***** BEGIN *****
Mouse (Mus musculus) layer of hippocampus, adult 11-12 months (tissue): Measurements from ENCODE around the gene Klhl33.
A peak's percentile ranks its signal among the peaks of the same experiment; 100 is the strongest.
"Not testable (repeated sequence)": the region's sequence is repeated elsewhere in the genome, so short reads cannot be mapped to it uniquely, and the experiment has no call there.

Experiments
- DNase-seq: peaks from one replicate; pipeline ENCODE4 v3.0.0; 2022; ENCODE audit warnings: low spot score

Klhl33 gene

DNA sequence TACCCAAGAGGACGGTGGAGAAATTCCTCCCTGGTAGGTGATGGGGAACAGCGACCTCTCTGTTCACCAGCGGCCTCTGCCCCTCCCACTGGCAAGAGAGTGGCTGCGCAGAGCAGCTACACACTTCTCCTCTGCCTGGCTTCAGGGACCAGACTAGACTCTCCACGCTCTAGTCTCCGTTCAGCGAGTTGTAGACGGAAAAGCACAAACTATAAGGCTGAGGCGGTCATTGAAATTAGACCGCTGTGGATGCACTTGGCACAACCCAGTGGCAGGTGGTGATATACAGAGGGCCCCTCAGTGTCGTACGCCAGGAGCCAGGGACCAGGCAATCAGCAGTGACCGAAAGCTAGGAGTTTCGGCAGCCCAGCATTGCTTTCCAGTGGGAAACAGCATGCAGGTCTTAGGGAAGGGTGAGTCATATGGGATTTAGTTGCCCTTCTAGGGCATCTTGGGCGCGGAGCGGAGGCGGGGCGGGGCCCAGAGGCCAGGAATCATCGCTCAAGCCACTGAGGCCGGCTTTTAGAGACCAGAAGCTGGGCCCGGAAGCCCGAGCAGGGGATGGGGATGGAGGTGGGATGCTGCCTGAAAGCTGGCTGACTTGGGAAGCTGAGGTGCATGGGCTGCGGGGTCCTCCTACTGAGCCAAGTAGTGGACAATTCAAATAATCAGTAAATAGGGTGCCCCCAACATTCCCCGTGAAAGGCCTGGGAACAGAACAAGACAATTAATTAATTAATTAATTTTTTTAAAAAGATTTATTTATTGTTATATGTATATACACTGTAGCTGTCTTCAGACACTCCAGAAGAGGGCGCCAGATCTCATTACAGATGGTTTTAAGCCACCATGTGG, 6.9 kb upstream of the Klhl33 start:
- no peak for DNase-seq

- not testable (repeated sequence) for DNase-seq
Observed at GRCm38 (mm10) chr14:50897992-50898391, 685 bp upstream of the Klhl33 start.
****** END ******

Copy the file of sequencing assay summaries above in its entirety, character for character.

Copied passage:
Mouse (Mus musculus) layer of hippocampus, adult 11-12 months (tissue): Measurements from ENCODE around the gene Klhl33.
A peak's percentile ranks its signal among the peaks of the same experiment; 100 is the strongest.
"Not testable (repeated sequence)": the region's sequence is repeated elsewhere in the genome, so short reads cannot be mapped to it uniquely, and the experiment has no call there.

Experiments
- DNase-seq: peaks from one replicate; pipeline ENCODE4 v3.0.0; 2022; ENCODE audit warnings: low spot score

Klhl33 gene

DNA sequence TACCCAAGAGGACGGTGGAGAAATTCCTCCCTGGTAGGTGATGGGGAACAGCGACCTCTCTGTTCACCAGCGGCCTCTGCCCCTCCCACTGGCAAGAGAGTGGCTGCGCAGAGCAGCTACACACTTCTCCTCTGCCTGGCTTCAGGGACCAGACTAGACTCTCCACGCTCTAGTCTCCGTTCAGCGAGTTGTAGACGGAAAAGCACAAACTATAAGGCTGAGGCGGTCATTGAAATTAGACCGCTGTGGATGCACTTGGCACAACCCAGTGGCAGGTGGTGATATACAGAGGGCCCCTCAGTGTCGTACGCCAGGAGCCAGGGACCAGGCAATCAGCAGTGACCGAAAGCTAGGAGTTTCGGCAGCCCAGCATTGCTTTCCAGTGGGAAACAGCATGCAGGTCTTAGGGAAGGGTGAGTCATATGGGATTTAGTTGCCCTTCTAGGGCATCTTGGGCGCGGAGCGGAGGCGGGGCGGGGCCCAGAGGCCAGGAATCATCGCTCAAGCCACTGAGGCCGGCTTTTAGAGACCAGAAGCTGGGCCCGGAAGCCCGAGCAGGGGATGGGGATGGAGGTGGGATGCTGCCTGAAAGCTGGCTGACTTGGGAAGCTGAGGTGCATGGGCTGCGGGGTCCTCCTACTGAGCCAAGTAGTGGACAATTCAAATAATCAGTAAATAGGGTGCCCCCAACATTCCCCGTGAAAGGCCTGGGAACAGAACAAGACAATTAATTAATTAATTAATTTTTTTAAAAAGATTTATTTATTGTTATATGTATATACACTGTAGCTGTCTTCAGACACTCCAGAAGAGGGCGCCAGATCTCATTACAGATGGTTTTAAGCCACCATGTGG, 6.9 kb upstream of the Klhl33 start:
- no peak for DNase-seq

- not testable (repeated sequence) for DNase-seq
Observed at GRCm38 (mm10) chr14:50897992-50898391, 685 bp upstream of the Klhl33 start.